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In re Adoption of S.F.

Supreme Court of Alaska

December 12, 2014

In the Matter of the Adoption of S.F., a Minor

Appeal from the Superior Court of the State of Alaska, Third Judicial District, Palmer, Eric Smith, Judge. Superior Court No. 3PA-12-00111 PR.

Kathleen C. Barron, Wasilla, for Appellant.

No appearance by Appellee.

Before: Fabe, Chief Justice, Winfree, Stowers, Maassen, and Bolger, Justices.


STOWERS, Justice.


Robert appeals the superior court's decision that his consent was not required for his biological daughter's adoption.[1] The superior court accepted the superior court standing master's recommendation that Robert's consent was not required under AS 25.23.050 because he had abandoned his daughter for a

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period of over six months, failed to provide for her care and support for over one year, and failed to meaningfully communicate with her for over one year. Because the abandonment finding is well-supported by the record, we affirm.


A. Facts

In August 2004, Shawna was born to Denise and Robert in Siloam Springs, Arkansas. At the time of Shawna's birth, Denise and Robert were living with Denise's mother, Beverly, in Westville, Oklahoma. Denise and Robert separated within a few months of Shawna's birth, but Robert remained in Westville until just before Shawna's first birthday. After their separation, the relationship became contentious and they disputed custody of Shawna.

Robert testified before the Alaska Superior Court Master in May 2013 that in 2005 he filed a custody petition with a court in Oklahoma, was granted temporary custody, and lived with Shawna for a few months. He testified that before the permanent custody hearing was held, he left Oklahoma to attend a funeral in California, leaving Shawna with Denise. Following his return, Shawna resumed living with him. However, he again left for California, this time for more than a month. Robert testified that he was not present at the permanent custody hearing in October 2005, but his attorney appeared on his behalf.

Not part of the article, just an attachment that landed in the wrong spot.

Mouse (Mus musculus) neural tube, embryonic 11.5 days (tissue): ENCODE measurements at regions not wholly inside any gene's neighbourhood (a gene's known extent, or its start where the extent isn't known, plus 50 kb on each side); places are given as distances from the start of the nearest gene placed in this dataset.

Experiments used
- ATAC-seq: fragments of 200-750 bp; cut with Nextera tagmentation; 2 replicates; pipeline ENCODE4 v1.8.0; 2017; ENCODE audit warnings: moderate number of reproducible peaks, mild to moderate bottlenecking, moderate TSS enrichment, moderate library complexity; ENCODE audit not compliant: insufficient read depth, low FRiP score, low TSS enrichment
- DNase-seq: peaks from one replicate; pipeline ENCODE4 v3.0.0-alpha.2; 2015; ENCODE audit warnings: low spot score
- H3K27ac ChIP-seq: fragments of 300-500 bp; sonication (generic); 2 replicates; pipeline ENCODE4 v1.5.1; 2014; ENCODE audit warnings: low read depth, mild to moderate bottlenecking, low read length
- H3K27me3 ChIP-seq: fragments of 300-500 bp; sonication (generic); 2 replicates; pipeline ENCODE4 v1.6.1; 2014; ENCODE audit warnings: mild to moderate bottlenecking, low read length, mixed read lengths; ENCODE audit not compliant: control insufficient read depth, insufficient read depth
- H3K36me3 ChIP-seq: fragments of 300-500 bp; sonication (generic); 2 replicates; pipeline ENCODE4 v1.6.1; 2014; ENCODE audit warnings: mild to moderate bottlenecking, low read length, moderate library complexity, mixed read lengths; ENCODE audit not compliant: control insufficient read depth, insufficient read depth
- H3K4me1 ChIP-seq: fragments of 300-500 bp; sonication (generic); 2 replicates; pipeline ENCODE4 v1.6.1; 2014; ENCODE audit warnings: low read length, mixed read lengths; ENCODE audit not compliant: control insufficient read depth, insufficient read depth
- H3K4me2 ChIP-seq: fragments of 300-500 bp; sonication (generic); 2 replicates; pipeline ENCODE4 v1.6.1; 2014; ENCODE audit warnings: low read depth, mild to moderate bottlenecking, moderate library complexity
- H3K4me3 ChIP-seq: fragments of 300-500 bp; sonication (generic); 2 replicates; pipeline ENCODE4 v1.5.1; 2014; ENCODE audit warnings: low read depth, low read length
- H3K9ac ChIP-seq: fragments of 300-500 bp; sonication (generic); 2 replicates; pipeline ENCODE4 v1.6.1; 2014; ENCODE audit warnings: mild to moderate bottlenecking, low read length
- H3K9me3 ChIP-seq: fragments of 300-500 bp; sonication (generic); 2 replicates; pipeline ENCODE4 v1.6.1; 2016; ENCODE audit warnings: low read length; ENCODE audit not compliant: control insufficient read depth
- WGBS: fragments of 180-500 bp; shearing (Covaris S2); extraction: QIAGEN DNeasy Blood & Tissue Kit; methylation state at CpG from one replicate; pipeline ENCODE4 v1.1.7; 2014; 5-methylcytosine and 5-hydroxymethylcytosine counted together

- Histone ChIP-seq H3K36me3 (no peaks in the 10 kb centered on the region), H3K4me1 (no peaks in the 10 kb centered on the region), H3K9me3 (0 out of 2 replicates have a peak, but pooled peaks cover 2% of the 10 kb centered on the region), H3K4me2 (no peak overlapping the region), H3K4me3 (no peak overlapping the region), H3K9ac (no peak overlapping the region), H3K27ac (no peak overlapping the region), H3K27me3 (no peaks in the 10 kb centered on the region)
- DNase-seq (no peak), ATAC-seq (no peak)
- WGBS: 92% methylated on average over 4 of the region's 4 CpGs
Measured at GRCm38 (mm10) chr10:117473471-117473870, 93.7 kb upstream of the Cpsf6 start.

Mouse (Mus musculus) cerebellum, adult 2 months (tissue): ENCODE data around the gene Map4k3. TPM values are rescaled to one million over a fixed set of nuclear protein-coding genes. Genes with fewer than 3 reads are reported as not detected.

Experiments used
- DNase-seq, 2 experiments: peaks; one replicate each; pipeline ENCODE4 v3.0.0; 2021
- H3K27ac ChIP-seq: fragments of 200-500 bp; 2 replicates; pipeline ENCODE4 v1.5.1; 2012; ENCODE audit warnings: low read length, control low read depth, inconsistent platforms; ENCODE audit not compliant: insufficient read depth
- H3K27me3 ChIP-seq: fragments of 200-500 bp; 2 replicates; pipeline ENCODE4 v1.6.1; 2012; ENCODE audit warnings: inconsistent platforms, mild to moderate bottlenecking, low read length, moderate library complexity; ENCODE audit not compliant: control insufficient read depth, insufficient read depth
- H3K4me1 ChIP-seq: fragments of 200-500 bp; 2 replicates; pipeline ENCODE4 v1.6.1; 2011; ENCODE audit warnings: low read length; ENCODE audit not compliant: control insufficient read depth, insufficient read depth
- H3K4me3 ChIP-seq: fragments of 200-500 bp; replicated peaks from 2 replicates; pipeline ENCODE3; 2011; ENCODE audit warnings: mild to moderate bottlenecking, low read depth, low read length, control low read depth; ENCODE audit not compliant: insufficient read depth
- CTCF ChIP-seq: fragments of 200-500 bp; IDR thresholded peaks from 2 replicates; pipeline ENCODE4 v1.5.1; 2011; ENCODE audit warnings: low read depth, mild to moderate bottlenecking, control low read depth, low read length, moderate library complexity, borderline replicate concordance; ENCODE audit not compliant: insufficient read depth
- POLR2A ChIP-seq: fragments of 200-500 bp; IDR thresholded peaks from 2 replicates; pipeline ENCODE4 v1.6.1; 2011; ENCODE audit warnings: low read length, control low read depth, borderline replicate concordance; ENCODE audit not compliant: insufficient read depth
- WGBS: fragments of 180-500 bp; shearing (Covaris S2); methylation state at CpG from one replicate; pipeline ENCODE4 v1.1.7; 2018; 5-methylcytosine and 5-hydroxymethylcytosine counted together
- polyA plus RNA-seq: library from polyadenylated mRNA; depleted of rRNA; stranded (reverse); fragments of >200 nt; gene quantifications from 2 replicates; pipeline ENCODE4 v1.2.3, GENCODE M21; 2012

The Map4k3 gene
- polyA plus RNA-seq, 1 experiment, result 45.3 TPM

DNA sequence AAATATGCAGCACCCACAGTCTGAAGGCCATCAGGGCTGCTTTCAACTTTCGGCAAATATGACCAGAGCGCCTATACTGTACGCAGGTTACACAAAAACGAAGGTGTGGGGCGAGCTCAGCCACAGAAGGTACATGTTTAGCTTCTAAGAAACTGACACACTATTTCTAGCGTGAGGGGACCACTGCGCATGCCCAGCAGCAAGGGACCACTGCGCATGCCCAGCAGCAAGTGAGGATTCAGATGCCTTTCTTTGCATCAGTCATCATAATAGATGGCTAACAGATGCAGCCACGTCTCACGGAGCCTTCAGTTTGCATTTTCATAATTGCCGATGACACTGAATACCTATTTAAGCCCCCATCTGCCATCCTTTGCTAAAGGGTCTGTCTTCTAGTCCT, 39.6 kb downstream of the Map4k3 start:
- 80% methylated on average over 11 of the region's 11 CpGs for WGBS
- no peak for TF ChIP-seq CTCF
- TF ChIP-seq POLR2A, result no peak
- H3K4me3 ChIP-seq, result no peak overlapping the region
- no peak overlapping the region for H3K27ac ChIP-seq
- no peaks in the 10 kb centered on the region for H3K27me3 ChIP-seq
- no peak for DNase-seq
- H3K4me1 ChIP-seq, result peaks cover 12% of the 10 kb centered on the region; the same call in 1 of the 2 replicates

The only record from the Oklahoma proceeding that was presented to the Alaska Superior Court Standing Master reveals that it was not a custody proceeding -- it was a paternity proceeding. Following this proceeding, a Decree of Paternity was issued by a judge of the District Court of Adair County, Oklahoma on October 3, 2005 and filed on October 27, 2005. According to the Decree, Robert had filed a Petition for Determination of Paternity, the court held a hearing on the petition on October 3, and Robert was not present but his attorney appeared for him. The court determined that Robert was Shawna's father and awarded Denise " full custody" of the child. Robert was also allowed reasonable visitation and ordered to pay child support in the amount of $169 per month.